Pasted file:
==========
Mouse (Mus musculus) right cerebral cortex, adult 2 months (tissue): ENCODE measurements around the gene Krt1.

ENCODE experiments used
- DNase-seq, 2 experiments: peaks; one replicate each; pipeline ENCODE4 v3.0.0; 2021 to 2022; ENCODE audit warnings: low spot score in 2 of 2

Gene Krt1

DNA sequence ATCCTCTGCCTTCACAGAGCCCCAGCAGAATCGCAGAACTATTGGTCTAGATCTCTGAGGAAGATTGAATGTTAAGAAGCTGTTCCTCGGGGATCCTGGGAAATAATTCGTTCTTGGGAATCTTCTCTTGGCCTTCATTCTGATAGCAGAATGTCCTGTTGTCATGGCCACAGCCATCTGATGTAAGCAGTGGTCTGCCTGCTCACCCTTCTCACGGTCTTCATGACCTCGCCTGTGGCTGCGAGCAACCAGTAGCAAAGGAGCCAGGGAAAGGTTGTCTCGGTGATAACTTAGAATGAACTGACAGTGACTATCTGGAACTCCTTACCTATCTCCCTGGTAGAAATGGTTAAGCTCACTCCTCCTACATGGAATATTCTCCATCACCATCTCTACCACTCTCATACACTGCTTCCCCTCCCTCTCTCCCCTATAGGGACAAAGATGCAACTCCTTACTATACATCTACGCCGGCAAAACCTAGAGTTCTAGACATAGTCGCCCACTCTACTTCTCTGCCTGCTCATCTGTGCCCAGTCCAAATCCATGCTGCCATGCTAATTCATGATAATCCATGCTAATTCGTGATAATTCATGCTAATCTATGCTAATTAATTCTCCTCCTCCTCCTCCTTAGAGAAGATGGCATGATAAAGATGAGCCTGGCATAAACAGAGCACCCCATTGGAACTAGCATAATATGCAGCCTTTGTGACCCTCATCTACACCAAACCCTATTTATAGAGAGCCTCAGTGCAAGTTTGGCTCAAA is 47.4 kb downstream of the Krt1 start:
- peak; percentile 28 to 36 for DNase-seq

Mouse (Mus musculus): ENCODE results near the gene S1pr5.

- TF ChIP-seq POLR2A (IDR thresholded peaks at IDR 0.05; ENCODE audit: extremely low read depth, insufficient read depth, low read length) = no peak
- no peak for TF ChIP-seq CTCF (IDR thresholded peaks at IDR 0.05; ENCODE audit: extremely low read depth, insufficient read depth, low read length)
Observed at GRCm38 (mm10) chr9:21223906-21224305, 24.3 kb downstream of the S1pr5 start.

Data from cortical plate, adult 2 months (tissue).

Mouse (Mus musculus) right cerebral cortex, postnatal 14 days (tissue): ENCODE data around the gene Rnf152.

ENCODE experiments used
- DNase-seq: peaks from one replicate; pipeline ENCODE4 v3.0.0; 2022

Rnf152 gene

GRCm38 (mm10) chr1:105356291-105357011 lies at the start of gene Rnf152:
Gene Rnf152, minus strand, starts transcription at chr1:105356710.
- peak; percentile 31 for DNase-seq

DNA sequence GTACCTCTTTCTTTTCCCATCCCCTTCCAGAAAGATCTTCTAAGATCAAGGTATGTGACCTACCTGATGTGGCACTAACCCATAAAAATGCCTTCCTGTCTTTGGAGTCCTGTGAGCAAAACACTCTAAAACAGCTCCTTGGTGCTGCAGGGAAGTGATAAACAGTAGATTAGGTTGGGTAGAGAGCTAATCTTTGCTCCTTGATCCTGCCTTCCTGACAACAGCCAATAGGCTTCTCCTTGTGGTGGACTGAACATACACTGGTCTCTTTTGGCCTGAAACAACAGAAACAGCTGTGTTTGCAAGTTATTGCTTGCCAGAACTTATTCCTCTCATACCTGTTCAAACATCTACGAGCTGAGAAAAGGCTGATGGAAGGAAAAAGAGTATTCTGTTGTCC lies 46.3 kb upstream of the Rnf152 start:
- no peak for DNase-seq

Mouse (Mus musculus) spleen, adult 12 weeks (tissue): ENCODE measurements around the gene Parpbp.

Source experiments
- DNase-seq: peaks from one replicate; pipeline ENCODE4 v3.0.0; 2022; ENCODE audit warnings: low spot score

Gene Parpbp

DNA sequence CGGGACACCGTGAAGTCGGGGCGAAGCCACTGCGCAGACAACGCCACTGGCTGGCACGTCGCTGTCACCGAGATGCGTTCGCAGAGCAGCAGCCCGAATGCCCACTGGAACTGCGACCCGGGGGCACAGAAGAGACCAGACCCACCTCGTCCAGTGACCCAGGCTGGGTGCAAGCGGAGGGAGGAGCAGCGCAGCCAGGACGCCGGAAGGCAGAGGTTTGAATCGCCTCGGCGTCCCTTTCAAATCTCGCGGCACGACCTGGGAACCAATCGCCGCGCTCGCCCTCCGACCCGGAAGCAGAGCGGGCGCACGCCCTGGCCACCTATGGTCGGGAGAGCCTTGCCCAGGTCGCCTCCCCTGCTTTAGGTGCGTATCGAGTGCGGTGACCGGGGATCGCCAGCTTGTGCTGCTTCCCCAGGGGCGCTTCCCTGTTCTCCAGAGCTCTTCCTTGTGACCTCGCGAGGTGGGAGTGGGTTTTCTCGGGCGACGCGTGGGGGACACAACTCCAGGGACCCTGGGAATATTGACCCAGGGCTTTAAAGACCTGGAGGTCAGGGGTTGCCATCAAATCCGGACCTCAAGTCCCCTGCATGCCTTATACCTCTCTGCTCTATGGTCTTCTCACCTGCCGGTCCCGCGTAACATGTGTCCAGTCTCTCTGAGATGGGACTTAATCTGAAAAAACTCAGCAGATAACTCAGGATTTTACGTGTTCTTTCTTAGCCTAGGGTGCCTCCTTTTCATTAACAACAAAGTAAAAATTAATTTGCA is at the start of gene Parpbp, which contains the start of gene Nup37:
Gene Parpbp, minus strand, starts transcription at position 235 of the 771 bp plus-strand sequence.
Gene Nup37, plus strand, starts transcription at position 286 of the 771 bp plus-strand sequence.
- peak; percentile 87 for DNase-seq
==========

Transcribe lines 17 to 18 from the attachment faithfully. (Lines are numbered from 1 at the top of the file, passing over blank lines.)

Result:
Gene Rnf152, minus strand, starts transcription at chr1:105356710.
- peak; percentile 31 for DNase-seq